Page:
The memory resurfaced. Days-gone-by illuminated my consciousness, beckoning me to leave the present and return to the past. “I miss that time,” I thought, as I remembered a lucid summer from two years ago, a time when I felt vibrantly alive.
I’m content with where I’m at, mentally, spiritually, and creatively, but the summer of 2018 had a different quality to it. I had a powerful spiritual awakening and a huge upgrade in my reality. I’d uncovered parts of myself I didn’t know existed, including levels of creativity never before experienced, and a vitality and aliveness which had me bouncing out of bed each day, eager to get to work on my business, to explore, to adventure.
An adventure it was; those summer months felt like learning how to live again, from a different place. My receptivity was wide open, I’d stumbled across a deeper reality, and I’d never felt more awake, more connected to myself, my spirituality, the universe surrounding me. I was seeing everything with fresh eyes, as if for the first time.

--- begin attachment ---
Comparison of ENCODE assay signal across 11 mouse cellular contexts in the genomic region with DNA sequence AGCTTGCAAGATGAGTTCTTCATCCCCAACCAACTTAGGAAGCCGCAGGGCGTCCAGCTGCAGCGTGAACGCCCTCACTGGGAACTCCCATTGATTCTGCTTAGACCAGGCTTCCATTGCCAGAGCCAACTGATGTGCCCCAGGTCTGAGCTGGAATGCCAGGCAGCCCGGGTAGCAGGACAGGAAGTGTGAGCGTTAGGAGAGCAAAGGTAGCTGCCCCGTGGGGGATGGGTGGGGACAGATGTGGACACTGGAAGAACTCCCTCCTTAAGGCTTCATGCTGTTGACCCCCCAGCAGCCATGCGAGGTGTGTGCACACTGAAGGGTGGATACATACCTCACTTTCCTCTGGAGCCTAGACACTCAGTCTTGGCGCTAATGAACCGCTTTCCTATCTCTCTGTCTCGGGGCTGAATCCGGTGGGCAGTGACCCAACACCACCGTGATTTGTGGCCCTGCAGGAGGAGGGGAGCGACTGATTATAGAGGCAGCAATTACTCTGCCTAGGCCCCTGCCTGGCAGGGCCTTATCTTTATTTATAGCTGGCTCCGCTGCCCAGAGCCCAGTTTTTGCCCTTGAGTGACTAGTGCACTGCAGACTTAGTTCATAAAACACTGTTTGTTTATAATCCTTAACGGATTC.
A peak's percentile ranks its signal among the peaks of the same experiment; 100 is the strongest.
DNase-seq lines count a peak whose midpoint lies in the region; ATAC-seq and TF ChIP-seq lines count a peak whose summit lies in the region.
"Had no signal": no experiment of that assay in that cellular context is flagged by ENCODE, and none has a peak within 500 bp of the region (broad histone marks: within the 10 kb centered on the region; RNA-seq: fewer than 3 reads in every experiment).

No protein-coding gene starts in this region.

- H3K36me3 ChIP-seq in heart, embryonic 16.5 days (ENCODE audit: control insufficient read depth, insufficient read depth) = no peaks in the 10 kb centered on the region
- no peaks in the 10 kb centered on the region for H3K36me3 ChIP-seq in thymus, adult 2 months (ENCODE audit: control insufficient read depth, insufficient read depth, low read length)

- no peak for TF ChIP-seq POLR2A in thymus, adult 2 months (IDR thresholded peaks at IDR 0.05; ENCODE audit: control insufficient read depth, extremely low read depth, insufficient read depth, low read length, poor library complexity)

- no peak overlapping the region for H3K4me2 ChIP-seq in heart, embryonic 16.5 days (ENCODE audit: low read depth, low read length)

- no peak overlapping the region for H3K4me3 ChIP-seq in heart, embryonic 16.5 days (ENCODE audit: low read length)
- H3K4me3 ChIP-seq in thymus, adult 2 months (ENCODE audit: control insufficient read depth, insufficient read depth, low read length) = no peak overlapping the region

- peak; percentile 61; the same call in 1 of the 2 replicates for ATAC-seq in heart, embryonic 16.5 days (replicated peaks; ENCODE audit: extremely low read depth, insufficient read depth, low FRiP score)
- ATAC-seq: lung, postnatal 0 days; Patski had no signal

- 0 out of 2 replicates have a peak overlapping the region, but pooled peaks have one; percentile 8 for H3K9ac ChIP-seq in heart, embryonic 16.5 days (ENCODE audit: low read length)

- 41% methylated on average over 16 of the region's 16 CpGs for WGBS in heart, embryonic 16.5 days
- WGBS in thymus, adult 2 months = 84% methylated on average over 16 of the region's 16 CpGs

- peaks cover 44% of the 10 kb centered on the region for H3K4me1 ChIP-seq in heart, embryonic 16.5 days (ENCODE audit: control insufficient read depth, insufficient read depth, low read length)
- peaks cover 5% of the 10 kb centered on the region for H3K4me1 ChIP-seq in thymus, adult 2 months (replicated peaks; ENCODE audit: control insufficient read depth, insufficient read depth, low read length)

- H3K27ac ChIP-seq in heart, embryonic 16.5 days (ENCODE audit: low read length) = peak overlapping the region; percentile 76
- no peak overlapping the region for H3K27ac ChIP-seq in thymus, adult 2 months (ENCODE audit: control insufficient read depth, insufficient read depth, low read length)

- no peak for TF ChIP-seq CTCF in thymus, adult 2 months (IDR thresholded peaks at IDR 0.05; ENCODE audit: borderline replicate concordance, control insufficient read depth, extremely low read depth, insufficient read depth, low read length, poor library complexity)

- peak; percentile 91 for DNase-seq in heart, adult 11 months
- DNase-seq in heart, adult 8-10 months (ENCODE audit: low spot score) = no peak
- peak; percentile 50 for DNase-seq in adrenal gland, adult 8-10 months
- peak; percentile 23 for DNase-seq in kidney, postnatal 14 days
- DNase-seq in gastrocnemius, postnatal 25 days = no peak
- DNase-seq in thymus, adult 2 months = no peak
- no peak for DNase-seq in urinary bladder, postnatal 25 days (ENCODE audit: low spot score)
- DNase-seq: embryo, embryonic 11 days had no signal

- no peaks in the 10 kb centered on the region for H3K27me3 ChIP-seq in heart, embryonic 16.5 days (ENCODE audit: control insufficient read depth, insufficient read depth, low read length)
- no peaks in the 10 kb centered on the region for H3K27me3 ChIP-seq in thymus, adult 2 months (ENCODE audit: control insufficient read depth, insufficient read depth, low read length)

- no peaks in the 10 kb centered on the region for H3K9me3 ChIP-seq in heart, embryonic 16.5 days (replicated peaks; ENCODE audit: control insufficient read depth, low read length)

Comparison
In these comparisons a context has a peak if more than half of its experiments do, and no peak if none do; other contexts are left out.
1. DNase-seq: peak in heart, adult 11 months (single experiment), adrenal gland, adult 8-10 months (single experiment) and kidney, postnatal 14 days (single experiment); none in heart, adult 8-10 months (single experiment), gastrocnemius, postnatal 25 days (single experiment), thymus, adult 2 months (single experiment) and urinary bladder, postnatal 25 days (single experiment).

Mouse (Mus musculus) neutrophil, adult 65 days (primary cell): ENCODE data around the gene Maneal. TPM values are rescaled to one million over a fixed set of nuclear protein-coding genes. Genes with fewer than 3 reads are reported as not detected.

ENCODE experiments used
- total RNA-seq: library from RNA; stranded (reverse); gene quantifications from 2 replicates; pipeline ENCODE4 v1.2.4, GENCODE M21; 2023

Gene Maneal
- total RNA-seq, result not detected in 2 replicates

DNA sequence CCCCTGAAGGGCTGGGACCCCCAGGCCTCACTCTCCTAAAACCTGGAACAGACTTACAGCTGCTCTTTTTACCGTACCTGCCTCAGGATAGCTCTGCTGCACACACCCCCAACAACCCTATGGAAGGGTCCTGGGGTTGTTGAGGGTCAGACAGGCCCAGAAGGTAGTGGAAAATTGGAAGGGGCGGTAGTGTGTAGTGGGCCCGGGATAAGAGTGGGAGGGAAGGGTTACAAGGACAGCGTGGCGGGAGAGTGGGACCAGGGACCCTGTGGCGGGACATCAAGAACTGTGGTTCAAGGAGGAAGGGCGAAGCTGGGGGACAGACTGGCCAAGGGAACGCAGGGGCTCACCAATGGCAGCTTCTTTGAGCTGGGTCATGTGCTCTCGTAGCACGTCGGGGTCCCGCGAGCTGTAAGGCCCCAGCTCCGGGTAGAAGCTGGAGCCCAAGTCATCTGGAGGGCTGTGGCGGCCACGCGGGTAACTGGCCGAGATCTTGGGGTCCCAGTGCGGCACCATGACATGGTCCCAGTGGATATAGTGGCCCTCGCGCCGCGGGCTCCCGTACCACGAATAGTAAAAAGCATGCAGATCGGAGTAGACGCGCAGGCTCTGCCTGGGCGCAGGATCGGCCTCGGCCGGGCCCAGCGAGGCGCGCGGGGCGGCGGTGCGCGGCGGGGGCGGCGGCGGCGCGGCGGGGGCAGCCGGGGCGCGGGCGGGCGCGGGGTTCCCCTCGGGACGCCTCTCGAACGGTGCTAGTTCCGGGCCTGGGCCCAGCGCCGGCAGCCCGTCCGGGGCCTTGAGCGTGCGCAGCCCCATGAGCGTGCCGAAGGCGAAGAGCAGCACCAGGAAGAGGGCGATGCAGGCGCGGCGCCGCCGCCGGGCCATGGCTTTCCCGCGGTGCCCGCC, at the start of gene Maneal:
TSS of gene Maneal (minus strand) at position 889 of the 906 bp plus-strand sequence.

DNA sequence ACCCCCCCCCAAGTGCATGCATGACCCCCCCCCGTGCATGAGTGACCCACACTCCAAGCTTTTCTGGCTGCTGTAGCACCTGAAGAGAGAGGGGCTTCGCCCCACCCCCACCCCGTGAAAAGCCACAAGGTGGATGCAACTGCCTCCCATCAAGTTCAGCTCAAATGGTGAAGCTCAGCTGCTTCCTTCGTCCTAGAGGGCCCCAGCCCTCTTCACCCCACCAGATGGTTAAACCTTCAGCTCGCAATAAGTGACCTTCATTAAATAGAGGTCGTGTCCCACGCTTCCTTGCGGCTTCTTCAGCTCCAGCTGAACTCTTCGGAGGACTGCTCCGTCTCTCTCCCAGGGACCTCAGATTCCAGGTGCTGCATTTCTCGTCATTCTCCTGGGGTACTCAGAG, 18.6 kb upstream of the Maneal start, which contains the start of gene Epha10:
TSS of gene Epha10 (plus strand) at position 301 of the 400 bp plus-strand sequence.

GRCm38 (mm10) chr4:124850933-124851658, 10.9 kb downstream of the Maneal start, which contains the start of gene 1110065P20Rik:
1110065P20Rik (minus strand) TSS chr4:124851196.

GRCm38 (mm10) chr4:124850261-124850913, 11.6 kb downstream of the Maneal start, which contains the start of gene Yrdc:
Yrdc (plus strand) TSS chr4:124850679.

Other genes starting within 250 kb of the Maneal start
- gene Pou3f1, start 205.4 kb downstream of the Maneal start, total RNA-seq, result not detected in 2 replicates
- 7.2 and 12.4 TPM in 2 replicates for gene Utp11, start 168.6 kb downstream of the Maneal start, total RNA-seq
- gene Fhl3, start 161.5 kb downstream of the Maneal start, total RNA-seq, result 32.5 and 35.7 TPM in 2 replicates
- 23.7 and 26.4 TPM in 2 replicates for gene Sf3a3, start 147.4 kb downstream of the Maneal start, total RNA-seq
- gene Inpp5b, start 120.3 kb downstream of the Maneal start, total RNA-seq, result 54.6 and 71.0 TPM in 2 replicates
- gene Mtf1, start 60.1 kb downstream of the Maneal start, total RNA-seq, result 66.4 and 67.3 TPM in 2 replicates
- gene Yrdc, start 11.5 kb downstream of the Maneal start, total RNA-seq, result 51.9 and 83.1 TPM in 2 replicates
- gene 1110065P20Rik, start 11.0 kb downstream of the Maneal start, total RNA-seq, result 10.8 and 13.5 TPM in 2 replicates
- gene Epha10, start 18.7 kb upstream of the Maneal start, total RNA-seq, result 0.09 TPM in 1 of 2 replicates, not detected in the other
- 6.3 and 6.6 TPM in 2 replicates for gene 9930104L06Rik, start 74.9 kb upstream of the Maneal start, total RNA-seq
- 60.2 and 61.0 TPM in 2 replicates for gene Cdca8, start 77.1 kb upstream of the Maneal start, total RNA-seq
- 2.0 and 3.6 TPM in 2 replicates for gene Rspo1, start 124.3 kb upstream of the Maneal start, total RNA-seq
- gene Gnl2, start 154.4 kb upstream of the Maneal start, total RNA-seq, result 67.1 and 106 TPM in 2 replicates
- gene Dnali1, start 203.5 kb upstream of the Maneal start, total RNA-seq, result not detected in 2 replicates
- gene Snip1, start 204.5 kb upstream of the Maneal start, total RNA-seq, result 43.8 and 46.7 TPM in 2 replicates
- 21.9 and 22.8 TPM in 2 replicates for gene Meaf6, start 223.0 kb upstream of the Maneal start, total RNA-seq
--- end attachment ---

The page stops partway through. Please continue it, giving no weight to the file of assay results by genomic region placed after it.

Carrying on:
Such highs are common throughout the awakening process, but they aren’t ever-lasting. Since then I’ve continued to grow and develop, with similar moments of aliveness coming and going, with plenty of shadow work thrown in for good measure. Spiritual growth is circular, and although I feel the ways I’ve grown, there’s a certain quality about these months I can’t shake.
Spiritual growth is an unlearning process. Awakening into the true nature of reality requires constant unlearning of false beliefs and a re-discovery of the direct experience of the present moment. Conceptual reality is a house of mirrors, a myriad of illusion. Of all illusions, psychological time is the trickiest to detect.
Seconds, minutes, hours, days, months, years… The passage of time is seemingly objective and compatible with experience. Events appear to unfold sequentially, superimposed onto the clock. But the past is a memory. The future is imagination. Life is eternally present, an infinite succession of Nows.